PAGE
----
Understanding Organic Fertilizer

Anyone trying to grow plants in poor soil knows it’s a very real struggle, just as anyone who is capable of growing plants in poor soil knows the importance of fertilizer. Without it, many gardens would be reduced to dust bowls or barren wastelands. For centuries, fertilizer has played an essential role in commercial crop production, but it’s just as important in the garden.

What’s It Made Of?

It’s important to have a basic understanding of fertilizer before attempting to make your own. Simply knowing the basics will go a long way. This substance – or mix of substances – supplies the food plants need to grow big and strong. There are three main nutrients that plants thrive on.

  • Nitrogen: Encourages plants to grow large, tall and lush.
  • Phosphorus: Encourages strong and healthy root systems and flowering.
  • Potassium: Boosts the plant’s immune system. With an increase in protein, the plants are more resistant to insects and disease. This creates hardy plants that are more likely to survive variations in climate.

Classic fertilizer is made from manure and works very well. Horse, cow and chicken waste all make for excellent manure, but more or less any herbivore waste will do. Avoid cat and dog droppings, as well as other meat eaters as this can damage plants. The manure needs to be left to age for at least six months before it can be used. It should be either dried or composted.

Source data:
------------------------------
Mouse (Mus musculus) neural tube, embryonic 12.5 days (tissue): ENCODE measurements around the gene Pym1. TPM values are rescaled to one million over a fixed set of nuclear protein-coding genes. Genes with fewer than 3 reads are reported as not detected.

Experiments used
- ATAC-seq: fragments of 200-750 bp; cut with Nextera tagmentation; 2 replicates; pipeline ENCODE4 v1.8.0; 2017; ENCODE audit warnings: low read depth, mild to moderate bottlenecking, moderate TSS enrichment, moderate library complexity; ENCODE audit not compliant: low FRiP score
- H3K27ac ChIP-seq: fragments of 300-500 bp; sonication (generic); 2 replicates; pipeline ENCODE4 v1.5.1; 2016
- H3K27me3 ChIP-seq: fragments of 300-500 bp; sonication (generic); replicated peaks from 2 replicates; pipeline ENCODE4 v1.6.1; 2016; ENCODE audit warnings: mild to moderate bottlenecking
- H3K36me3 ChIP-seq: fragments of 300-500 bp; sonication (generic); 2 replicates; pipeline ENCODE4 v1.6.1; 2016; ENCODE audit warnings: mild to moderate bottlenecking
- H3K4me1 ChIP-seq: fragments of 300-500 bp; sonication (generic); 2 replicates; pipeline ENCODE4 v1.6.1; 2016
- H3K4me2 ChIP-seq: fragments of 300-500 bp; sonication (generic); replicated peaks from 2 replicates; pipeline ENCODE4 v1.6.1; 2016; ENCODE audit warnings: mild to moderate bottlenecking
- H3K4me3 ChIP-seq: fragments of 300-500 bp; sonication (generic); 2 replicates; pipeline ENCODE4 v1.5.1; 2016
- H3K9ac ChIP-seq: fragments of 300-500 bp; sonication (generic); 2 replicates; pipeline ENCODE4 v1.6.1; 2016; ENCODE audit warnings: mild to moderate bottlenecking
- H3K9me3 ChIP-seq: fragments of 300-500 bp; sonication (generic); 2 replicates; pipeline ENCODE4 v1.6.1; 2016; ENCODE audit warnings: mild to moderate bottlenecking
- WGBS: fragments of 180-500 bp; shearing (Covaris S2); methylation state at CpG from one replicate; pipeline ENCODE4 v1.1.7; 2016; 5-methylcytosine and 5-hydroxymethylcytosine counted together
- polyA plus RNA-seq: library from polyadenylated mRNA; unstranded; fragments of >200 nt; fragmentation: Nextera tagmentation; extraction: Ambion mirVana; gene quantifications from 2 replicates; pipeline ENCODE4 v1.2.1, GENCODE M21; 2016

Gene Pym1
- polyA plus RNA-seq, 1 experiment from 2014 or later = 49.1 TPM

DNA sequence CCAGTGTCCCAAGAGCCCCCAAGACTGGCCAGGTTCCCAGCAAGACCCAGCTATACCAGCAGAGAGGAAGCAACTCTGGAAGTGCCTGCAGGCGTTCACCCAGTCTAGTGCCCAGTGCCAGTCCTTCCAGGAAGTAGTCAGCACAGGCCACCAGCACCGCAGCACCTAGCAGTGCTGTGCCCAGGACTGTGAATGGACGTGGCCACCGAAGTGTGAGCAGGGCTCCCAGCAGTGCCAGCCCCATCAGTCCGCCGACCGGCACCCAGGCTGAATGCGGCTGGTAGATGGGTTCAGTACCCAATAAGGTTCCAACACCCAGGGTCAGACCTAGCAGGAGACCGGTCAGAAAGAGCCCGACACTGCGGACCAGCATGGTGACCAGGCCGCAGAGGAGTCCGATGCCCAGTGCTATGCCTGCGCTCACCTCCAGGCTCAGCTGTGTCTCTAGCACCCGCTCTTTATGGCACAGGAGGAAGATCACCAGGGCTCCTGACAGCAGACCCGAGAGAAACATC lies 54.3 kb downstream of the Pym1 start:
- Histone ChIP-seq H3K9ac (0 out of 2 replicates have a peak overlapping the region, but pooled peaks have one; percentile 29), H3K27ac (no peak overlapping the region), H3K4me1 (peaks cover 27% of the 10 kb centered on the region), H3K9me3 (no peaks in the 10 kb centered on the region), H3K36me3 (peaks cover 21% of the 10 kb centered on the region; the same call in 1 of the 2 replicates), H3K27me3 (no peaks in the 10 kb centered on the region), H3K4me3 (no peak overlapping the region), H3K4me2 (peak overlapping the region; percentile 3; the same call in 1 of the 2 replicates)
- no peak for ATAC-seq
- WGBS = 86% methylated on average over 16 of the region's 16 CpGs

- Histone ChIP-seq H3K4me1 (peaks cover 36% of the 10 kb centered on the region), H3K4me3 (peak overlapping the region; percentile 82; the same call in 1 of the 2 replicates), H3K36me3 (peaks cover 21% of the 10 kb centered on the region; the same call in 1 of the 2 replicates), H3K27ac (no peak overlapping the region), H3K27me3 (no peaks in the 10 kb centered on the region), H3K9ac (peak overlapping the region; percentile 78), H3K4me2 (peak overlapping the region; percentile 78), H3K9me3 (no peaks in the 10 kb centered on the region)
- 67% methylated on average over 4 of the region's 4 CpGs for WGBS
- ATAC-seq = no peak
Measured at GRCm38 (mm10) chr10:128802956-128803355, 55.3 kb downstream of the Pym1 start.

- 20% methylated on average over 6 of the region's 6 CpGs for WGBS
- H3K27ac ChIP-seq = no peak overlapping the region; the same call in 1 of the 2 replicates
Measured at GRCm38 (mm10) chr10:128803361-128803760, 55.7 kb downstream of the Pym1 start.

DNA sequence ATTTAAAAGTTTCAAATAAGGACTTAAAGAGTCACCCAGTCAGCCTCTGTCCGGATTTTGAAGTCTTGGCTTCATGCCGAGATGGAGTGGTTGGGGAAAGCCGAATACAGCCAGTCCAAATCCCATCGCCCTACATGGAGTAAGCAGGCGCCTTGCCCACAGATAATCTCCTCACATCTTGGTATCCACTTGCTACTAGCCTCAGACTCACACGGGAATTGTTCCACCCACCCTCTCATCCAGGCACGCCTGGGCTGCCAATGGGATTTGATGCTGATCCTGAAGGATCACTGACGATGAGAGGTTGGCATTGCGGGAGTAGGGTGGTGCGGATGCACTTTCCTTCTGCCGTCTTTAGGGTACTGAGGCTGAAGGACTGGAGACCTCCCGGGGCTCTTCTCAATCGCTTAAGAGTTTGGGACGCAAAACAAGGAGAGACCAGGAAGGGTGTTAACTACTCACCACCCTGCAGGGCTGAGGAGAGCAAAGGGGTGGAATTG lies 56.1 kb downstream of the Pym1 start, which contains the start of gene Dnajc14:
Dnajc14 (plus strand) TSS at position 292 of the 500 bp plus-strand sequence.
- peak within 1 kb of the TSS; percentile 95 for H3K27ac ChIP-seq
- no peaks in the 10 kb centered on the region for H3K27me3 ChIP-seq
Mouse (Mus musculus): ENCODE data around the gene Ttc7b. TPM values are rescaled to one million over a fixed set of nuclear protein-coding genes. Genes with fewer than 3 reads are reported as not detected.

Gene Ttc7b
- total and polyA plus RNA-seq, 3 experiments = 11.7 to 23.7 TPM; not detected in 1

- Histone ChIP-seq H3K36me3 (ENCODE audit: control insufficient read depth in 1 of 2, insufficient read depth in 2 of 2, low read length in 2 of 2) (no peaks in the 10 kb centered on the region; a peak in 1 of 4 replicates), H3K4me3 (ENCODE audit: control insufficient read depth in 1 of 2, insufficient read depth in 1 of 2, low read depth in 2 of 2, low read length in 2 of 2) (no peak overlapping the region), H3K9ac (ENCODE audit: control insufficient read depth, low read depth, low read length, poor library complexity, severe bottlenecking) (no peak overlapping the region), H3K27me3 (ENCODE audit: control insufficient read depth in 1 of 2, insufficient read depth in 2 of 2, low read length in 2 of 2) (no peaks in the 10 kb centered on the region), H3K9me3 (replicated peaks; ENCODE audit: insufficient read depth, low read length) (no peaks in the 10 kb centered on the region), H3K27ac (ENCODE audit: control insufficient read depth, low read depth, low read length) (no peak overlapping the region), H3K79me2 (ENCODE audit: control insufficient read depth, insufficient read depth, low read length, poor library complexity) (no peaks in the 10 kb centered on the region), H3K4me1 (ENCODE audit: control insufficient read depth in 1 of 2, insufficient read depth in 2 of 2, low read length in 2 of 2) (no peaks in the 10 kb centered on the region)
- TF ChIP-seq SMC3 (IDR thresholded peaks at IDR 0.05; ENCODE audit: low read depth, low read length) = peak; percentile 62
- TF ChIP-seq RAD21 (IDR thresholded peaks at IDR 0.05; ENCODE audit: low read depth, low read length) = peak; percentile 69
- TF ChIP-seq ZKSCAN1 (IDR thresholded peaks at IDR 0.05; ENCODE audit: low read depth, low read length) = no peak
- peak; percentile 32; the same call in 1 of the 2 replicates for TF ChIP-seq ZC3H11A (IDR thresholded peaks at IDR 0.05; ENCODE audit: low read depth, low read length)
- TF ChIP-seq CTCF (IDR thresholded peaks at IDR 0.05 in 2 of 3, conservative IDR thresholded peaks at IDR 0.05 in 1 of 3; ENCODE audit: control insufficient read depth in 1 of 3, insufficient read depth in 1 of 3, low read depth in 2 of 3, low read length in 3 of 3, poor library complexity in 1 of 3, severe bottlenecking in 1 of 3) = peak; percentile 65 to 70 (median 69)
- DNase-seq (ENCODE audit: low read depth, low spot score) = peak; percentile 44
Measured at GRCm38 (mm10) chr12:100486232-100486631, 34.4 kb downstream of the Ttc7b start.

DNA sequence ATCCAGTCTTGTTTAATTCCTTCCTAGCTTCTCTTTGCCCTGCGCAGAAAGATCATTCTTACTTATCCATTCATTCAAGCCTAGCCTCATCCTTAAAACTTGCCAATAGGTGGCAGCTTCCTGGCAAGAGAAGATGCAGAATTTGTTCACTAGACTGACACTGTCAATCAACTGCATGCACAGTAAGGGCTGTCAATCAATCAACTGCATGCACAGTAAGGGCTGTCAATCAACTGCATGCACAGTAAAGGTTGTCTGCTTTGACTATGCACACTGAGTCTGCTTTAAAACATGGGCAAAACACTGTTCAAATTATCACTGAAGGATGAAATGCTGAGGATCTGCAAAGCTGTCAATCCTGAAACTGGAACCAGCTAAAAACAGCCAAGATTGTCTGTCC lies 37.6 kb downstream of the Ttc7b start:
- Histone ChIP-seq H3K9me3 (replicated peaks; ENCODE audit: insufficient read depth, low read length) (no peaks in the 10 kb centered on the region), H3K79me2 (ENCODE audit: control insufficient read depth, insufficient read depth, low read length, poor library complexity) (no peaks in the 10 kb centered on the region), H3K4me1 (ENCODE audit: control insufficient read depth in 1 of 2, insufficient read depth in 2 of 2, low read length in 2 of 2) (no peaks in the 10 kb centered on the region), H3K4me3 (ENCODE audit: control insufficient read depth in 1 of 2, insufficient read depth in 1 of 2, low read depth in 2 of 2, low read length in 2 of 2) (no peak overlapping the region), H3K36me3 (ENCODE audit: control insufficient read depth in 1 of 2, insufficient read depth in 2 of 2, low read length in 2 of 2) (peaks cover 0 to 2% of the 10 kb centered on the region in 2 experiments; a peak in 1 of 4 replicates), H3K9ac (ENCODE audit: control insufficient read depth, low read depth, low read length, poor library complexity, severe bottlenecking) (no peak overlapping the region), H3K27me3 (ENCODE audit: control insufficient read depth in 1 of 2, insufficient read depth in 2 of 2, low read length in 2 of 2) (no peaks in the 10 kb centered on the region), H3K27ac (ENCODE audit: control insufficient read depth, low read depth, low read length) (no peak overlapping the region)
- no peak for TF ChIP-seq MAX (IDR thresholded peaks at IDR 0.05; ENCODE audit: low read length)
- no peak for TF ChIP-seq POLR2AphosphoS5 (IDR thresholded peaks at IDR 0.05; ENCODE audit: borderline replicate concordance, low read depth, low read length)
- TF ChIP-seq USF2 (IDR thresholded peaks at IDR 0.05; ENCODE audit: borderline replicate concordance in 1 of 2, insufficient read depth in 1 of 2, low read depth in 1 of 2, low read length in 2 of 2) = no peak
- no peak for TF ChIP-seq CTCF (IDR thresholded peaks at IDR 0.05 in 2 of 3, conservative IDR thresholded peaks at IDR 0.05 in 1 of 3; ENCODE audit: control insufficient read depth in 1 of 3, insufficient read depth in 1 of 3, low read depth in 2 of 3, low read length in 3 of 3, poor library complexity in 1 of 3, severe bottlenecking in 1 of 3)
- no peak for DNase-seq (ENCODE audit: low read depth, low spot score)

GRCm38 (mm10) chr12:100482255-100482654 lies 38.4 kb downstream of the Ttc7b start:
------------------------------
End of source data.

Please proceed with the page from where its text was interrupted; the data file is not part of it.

Using Fertilizer

When applying fertilizer, it’s important not to add too much to the soil at once. Too much of a good thing can do more harm than good, after all. Fertilizer burn leads to brown, withered leaves that drop off, as well as damaged roots. For manure based products, it’s best to mix them with the top soil in late fall or winter, ready for spring planting.

How Does it Work?

Once mixed with the soil, the manure begins to break down, releasing all of its valuable nutrients into the soil. This creates an enriched soil that your plants will love.

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